ERRR Billy, more hay fever too!!
Years ago my poor little mum, in her green prison, was plagued by hay fever, and back then with no barn, we stored the hay (for the 13 assorted sheep) in the garage, next to the kitchen, next to where mum was most of the time! Poor sneezy mum, how she hated grass and then when we moved to leafy suburbia again, how she hated the leaves. Every year in late spring to mid-June, mum would say to me "there are more leaves than ever this year I am dreading autumn"
Bless her, maybe she was right, maybe there were more leaves every year, I hope so, but then I have not inherited my mum's desire to pick them all up in the autumn. She was a terrific gardener but she loved tidying and was a slave to the lawn. I remember helping her a couple of times to remove the moss from the lawn, she had a machine that had spinning wires that would supposedly take it all out, it was the most unpleasant hard work and the most miserable machine I have ever used, and when later on in life when I asked her where the moss removing machine was and she said "I have never owned such a thing!' I thought to myself, we will leave that conversation right there just in case I find it and have to get it going again.
Some of my favorite grasses have gone into my paintings, making ties around flowers or helping to make a composition, each bends in a very particular way so different grasses are useful in different compositions. They are a wonderful thing to paint in order to practice fine stems, I hear the painters groan, but truly they are a wonderful subject to study. This painting below is part of one of my painting tutorials coming out later this year.
On a recent walk,
we took Grayson my Whippet through two beautiful meadows, he jumped hopped, and skipped through the long grass to catch butterflies in his mouth, fortunately, they were too quick for him and I was heartened at just how many there were, eventually he exhausted that game and took instead to running about in abandon, as whippets do.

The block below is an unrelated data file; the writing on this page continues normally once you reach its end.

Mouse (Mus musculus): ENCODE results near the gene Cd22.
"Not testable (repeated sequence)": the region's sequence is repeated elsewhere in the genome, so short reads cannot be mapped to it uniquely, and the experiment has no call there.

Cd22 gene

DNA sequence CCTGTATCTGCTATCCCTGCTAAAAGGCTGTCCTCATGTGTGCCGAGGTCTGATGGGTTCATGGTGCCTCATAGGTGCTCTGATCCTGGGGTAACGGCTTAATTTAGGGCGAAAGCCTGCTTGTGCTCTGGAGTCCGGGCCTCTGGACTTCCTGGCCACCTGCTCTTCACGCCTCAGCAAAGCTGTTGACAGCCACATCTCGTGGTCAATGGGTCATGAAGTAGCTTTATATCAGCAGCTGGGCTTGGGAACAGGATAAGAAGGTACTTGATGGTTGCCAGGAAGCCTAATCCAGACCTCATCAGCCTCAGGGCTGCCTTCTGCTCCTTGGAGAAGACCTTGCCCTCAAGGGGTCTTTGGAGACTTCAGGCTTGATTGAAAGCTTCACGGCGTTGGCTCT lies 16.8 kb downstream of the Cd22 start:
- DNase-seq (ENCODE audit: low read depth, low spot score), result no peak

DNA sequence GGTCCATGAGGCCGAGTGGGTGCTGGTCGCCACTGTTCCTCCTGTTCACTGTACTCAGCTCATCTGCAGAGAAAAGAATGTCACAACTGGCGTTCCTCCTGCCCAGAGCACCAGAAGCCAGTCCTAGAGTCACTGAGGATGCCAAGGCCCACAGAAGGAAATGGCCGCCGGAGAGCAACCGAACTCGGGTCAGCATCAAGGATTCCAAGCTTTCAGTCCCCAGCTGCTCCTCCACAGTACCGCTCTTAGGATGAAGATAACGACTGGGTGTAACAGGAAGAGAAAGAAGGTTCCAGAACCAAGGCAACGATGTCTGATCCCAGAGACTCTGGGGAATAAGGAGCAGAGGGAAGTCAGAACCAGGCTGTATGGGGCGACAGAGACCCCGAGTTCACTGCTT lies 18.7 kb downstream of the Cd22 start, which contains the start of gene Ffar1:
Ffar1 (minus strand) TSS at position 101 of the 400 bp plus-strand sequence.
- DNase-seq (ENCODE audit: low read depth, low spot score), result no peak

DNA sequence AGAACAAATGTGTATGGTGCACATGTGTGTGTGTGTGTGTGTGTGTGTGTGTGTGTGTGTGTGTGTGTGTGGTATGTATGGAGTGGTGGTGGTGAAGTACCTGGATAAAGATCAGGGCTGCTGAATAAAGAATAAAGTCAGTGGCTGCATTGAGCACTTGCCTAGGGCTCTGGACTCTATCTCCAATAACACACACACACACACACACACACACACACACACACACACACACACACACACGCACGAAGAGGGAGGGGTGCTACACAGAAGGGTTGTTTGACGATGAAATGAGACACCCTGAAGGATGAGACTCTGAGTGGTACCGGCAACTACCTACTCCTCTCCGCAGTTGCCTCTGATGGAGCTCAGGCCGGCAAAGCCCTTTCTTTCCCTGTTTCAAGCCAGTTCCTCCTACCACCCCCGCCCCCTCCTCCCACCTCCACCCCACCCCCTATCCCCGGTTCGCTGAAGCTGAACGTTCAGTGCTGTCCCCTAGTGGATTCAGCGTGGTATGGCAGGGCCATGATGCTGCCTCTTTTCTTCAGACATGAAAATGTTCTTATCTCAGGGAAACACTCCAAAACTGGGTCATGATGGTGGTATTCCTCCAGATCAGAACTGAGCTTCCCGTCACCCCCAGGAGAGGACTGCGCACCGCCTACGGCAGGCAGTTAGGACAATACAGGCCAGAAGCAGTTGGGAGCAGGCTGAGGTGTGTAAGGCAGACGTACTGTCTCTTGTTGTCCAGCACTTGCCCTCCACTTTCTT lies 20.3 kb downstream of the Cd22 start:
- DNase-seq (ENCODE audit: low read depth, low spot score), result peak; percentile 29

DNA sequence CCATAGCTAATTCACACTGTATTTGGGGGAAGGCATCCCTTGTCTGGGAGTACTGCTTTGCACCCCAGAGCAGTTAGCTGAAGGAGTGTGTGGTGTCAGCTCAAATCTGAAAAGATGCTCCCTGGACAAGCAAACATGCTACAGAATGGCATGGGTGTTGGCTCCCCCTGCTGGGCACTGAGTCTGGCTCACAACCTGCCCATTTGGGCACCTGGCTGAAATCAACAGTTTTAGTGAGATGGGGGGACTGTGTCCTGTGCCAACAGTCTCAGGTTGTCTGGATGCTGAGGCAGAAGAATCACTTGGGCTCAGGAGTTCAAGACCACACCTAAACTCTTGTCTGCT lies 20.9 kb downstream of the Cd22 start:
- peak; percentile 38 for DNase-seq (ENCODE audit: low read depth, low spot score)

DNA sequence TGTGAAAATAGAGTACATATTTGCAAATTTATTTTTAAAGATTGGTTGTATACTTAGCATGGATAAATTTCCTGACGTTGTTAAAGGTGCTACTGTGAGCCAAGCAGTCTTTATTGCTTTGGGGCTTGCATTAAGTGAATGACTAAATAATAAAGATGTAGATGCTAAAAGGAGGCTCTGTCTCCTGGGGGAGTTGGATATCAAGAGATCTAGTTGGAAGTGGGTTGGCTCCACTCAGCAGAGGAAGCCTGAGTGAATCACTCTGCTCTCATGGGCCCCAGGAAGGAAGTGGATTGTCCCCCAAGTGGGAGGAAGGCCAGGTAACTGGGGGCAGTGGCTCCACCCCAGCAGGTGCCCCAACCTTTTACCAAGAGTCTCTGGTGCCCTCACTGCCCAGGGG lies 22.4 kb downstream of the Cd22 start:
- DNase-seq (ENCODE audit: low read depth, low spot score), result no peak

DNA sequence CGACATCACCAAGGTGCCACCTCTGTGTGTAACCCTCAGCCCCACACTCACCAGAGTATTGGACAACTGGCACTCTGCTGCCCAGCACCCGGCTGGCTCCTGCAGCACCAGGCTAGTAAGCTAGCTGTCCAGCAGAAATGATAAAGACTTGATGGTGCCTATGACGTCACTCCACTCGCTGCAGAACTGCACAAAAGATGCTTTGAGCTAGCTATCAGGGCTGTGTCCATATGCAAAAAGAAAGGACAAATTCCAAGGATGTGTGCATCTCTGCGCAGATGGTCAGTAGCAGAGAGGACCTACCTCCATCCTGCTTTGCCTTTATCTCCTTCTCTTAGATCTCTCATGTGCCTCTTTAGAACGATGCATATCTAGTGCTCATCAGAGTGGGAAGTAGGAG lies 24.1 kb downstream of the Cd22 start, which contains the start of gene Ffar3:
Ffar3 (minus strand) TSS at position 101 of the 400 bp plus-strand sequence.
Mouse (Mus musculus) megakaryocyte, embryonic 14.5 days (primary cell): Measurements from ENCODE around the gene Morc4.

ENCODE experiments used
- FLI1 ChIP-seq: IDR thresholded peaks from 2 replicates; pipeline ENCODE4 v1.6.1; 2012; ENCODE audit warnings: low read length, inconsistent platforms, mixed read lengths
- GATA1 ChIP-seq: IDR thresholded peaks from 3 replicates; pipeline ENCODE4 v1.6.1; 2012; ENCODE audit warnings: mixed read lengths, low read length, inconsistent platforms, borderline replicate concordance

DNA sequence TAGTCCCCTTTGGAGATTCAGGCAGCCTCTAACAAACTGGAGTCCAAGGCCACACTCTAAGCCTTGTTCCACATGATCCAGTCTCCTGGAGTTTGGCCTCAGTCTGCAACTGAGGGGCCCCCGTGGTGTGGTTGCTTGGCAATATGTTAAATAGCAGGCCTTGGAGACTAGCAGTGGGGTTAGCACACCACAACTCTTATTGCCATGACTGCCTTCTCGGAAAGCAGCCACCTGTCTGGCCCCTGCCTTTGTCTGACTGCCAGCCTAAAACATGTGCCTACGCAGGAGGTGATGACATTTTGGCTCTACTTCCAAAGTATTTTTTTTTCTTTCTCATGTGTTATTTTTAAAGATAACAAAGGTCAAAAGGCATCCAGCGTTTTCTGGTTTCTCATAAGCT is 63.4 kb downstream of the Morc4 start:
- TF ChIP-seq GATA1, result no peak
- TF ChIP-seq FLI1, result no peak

I love the colours of the grasses, a favorite is Redtop a species of Bentgrasses (Agrostis) commonly called Bent, Bent couch, or Fiorin; its nature is soft and delicate with a purple/red heather hue.
My little bit of meadow holds red clover, cornflower, poppy, ragged-robin, brown knapweed, common vetch, Germander speedwell, pineapple weed, Ribwort plantain, oxeye daisy, common bird's-foot trefoil, red campion, white campion, buttercup, cuckoo flower, greater stitchwort, scarlet pimpernel, common sheep sorrel, cow parsley, to name but a few and many more types of grass for me to identify.
Folks often take all the verge flora for granted but some are on the edge of disappearing so it's good to leave a patch of lawn to go wild and see what comes of it. I am sure I will be 'spitting seed' when it comes to mowing it all down later in the year, that is if the mower and I are up to the task.
Be well and may you have sunshine